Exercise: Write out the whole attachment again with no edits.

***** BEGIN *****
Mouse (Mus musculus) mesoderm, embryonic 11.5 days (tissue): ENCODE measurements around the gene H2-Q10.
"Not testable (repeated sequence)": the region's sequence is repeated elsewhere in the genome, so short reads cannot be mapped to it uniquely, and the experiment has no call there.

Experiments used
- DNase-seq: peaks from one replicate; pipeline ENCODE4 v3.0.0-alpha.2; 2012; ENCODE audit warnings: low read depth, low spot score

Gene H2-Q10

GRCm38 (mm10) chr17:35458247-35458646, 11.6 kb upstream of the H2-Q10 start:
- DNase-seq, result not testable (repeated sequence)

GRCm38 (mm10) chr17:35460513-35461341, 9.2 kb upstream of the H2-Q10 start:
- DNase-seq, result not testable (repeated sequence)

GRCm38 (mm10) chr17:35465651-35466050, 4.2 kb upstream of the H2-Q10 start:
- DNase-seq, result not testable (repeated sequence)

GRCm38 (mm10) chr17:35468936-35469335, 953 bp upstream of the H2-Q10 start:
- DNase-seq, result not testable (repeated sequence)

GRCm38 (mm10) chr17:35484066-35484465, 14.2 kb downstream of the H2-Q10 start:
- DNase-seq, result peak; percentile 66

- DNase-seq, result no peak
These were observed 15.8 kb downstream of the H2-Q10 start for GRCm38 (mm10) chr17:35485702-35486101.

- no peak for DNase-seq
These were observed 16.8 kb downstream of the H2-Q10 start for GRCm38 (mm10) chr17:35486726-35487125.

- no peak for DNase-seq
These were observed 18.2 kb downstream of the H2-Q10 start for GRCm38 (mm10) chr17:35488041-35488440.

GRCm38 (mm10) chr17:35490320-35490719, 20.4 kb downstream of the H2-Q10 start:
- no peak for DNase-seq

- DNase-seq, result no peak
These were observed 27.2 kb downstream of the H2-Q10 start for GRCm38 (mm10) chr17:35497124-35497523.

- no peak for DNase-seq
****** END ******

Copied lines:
Mouse (Mus musculus) mesoderm, embryonic 11.5 days (tissue): ENCODE measurements around the gene H2-Q10.
"Not testable (repeated sequence)": the region's sequence is repeated elsewhere in the genome, so short reads cannot be mapped to it uniquely, and the experiment has no call there.

Experiments used
- DNase-seq: peaks from one replicate; pipeline ENCODE4 v3.0.0-alpha.2; 2012; ENCODE audit warnings: low read depth, low spot score

Gene H2-Q10

GRCm38 (mm10) chr17:35458247-35458646, 11.6 kb upstream of the H2-Q10 start:
- DNase-seq, result not testable (repeated sequence)

GRCm38 (mm10) chr17:35460513-35461341, 9.2 kb upstream of the H2-Q10 start:
- DNase-seq, result not testable (repeated sequence)

GRCm38 (mm10) chr17:35465651-35466050, 4.2 kb upstream of the H2-Q10 start:
- DNase-seq, result not testable (repeated sequence)

GRCm38 (mm10) chr17:35468936-35469335, 953 bp upstream of the H2-Q10 start:
- DNase-seq, result not testable (repeated sequence)

GRCm38 (mm10) chr17:35484066-35484465, 14.2 kb downstream of the H2-Q10 start:
- DNase-seq, result peak; percentile 66

- DNase-seq, result no peak
These were observed 15.8 kb downstream of the H2-Q10 start for GRCm38 (mm10) chr17:35485702-35486101.

- no peak for DNase-seq
These were observed 16.8 kb downstream of the H2-Q10 start for GRCm38 (mm10) chr17:35486726-35487125.

- no peak for DNase-seq
These were observed 18.2 kb downstream of the H2-Q10 start for GRCm38 (mm10) chr17:35488041-35488440.

GRCm38 (mm10) chr17:35490320-35490719, 20.4 kb downstream of the H2-Q10 start:
- no peak for DNase-seq

- DNase-seq, result no peak
These were observed 27.2 kb downstream of the H2-Q10 start for GRCm38 (mm10) chr17:35497124-35497523.

- no peak for DNase-seq